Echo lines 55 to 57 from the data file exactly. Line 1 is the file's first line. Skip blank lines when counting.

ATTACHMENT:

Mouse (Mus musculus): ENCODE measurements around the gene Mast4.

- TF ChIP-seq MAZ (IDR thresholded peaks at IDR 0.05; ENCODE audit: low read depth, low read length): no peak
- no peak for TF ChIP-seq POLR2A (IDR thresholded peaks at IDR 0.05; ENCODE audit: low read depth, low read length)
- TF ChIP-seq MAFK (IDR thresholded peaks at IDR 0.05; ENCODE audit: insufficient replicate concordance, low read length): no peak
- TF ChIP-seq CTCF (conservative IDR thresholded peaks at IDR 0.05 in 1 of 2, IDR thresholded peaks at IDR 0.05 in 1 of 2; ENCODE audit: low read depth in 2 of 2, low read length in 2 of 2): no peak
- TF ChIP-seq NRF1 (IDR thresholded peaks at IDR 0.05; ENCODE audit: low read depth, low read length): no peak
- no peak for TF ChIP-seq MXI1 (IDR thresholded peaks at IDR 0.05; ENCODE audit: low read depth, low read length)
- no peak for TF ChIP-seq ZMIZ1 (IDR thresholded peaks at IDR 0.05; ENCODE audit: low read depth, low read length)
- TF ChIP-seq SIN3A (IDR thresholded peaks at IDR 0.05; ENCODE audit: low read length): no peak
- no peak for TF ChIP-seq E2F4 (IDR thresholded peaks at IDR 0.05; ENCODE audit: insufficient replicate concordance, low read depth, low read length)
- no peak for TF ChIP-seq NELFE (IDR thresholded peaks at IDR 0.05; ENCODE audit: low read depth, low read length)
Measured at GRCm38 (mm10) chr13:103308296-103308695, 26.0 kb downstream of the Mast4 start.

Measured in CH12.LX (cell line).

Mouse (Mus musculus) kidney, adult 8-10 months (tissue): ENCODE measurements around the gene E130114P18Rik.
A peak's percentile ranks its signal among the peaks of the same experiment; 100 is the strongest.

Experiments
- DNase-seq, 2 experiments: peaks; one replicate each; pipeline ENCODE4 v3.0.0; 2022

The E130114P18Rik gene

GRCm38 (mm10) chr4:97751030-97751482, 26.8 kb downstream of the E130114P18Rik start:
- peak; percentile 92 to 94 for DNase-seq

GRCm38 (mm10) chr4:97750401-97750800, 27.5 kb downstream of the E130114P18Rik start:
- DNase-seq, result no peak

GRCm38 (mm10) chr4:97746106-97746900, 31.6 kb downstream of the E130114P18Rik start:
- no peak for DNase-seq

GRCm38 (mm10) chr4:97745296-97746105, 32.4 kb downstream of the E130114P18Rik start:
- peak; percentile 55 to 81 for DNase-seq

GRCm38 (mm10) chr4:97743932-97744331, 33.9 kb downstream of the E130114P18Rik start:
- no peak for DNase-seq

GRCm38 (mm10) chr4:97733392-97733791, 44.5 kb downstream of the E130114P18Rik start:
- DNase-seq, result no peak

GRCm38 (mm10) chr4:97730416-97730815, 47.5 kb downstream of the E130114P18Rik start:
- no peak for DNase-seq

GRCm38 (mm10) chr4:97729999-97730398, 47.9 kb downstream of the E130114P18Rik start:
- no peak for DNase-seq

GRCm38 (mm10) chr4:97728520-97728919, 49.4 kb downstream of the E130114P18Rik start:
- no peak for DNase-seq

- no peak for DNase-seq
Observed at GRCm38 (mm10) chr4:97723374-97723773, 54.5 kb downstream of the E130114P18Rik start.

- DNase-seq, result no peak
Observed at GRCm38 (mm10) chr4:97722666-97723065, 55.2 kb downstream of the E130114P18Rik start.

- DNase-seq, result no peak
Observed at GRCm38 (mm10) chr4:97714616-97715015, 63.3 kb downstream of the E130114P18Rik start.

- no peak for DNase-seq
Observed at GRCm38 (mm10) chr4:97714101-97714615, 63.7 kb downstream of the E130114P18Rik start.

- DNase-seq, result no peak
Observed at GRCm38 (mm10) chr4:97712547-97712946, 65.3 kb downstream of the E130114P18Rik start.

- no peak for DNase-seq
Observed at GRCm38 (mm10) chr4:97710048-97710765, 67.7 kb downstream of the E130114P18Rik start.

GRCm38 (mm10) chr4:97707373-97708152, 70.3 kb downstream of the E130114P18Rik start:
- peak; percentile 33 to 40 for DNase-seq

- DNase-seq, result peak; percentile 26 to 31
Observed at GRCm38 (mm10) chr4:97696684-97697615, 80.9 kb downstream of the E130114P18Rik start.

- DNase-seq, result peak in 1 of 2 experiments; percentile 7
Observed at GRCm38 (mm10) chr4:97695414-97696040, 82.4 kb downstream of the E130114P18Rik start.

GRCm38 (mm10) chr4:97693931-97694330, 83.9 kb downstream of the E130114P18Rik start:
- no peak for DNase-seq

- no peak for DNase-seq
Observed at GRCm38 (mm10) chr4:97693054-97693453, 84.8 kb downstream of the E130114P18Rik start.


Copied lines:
GRCm38 (mm10) chr4:97693931-97694330, 83.9 kb downstream of the E130114P18Rik start:
- no peak for DNase-seq

- no peak for DNase-seq